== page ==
Val Wilmer said an interesting thing...

I heard a program about Val Wilmer, an English jazz journalist who knew all the greats. She made an interesting point: In the last hundred years black music and cinema are the two art forms which changed the world more than any other. Without black music...

...there'd be no Beatles, Kinks, Rolling Stones or Elvis Presely, and all that followed. And maybe without black music there'd be more racism.

What ever Tacita Dean says about how important Cy Twombly's handwriting is for art...

...she's speaking to a navel gazing elite. Neither Dean non Twombli will be remembered in another hundred years. But I bet the musicians above are.

(And the critics gush and fawn on Dean, Twombli, Kapoor, Cross, and their ilk, without ever seeming to understand anything real.)


"You are either the programmer or the programmed" - said the fool.

The Radio Three Documentary often has interesting podcasts which I listen to as I drive to and from work. But sometimes I want to throw my MP3 player out of the car window at the things they say. Such was the case with "Sunday Feature: Select Copy Paste 3 partsConception". It is about using technology in art, and how it affects the artist.

One of the first to be interviewed was Holly Hendon who pointed out something that I've thought for a long time. Traditional blown, plucked, hit, instruments are very limited in the sounds they can make, and it takes ages to learn how to blow pluck and hit them. But the computer has an infinite variety of sounds which you can get to use without having to learn how to blow, pluck and hit.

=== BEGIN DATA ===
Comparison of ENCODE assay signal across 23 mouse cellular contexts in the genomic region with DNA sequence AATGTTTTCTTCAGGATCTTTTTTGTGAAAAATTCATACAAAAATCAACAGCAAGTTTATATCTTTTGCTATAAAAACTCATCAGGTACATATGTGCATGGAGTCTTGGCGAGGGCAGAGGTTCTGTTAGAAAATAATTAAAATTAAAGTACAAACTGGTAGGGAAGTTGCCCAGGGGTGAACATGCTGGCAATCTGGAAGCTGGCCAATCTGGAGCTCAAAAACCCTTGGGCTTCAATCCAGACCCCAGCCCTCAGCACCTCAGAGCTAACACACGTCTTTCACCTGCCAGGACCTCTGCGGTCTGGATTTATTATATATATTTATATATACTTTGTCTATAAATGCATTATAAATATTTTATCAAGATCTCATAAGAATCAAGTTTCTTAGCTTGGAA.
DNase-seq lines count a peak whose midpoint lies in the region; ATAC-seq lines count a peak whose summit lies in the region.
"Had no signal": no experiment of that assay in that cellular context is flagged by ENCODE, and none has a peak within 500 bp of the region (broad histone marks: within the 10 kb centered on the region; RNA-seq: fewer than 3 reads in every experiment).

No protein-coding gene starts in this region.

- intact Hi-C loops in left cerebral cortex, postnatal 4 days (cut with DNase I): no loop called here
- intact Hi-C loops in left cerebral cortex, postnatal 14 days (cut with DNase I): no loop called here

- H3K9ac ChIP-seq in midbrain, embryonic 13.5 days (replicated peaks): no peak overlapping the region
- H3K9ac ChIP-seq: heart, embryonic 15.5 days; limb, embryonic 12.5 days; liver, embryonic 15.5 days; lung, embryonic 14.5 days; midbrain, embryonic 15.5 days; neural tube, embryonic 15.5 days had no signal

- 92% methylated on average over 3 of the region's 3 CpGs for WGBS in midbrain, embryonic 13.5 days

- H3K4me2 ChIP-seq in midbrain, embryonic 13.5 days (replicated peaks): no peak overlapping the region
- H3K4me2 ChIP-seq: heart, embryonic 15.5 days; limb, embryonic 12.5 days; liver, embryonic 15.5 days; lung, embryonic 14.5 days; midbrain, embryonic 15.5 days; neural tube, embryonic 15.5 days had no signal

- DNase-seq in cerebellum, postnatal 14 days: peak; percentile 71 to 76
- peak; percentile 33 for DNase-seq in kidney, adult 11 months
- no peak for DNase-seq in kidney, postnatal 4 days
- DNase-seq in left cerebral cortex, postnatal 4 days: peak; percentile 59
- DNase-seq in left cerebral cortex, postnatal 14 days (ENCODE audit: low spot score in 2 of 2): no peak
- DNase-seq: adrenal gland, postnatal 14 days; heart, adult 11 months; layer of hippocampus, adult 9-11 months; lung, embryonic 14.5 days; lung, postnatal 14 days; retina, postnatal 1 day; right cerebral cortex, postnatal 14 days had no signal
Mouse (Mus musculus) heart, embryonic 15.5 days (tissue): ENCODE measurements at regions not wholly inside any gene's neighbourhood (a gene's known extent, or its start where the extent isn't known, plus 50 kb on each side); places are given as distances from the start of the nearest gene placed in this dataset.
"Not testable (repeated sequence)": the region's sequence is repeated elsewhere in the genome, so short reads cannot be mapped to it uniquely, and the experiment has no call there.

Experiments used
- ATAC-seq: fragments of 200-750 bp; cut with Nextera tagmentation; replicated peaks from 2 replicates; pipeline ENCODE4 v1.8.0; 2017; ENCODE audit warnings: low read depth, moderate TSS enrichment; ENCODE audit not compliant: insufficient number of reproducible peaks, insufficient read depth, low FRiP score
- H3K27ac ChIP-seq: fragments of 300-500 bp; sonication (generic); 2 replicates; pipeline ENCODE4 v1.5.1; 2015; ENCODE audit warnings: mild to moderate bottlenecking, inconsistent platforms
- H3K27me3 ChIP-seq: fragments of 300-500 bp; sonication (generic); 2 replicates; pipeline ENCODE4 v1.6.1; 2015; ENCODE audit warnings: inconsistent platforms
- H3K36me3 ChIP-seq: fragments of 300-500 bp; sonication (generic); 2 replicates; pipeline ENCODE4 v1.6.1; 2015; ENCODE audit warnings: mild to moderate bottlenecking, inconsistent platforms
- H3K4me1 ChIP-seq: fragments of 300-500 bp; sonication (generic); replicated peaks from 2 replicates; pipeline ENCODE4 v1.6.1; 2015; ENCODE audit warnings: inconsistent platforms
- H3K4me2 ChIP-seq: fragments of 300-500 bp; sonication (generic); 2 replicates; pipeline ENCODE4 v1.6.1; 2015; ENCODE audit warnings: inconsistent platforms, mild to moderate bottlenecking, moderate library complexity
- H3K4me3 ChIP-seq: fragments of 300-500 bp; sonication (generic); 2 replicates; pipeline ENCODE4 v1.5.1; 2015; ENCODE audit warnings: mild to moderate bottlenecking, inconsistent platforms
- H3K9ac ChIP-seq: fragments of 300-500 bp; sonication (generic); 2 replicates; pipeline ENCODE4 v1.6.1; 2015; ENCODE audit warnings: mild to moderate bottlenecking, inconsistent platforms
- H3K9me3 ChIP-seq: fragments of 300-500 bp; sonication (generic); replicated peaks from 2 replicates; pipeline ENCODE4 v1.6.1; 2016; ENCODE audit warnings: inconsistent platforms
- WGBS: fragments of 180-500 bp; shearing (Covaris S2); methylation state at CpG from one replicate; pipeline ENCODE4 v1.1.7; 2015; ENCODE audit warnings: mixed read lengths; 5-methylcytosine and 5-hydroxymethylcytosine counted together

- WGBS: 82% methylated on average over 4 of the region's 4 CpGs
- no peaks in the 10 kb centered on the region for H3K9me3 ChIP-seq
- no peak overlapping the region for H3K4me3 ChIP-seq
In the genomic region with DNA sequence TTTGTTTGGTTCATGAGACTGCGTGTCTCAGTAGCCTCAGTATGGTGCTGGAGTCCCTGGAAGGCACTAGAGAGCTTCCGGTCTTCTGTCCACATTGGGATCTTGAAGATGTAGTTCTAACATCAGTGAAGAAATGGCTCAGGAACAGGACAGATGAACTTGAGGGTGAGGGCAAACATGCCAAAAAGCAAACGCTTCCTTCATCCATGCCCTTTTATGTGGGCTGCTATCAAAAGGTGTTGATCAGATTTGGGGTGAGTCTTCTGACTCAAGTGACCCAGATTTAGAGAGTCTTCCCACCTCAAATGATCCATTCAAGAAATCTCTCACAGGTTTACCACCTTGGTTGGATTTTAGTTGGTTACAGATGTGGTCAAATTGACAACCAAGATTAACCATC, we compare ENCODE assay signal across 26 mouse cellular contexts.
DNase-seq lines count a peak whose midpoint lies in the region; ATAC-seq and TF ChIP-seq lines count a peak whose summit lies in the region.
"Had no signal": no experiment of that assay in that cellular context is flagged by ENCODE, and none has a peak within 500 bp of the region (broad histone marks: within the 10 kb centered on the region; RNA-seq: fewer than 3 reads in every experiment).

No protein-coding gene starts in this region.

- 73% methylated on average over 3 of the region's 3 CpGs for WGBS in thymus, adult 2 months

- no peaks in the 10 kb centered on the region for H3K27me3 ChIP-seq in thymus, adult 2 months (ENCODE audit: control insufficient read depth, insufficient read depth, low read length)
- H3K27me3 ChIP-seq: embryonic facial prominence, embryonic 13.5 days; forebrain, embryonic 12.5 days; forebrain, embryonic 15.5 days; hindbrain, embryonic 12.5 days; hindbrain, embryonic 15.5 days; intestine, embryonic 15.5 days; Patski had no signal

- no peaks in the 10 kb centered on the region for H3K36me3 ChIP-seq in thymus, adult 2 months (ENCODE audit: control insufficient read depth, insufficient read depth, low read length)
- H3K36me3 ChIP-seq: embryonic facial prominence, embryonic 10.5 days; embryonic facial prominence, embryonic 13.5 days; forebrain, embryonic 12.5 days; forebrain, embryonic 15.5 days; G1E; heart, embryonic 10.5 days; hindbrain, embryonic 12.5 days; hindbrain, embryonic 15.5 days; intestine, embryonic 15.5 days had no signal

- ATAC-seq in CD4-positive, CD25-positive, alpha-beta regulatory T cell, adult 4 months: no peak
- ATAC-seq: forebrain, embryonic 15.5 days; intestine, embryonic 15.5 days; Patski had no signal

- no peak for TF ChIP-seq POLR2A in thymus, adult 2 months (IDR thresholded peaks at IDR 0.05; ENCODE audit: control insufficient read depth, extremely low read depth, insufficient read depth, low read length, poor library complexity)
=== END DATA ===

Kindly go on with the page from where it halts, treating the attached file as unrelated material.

Unfortunately, from the extracts in the program, the music (the sounds) Holly creates with the computer are not great. They avoid cliche but they also avoid being listenable music.

She said that she "exposes what is happening in society" like this. Pointless. Waffle.

Another interviewee said: "You have to look at something again and again and again until you find the thing it wants to tell you." What does any inanimate object want to tell us? Nothing. More. Pointless. Waffle.

A lot of the excerpts from electronic music compositions sounded like they were fun to make and horrible and/or boring to listen to. A bit like contemporary poetry or free jazz. 
And here's the fool's idea: "Real artists mix their own paint. It's crucial! If you don't mix your own paint you don't know what the paint is capable of..." James Brydel. "I've been on the internet since I was 12 years old." Well bully for you. "Everything I do is kinda filtered through that lens." So, like, you've already limited yourself by having a filter. "Word is open on top of Firefox, so like the manuscript of the book is literally layered on top of the flows of information on the Internet." WTF is he talking about? And "this is a very digital process of thought." It's not, he thinks in an analog mode like all of us. Such waffle. And by the way he likes to confuse self driving cars. Ah.

Brydel says we cannot understand why AI does what it does. And then contradicts himself to say unless you are engaged in writing that code you can't have a "strong philosphical position on how it works." Eh?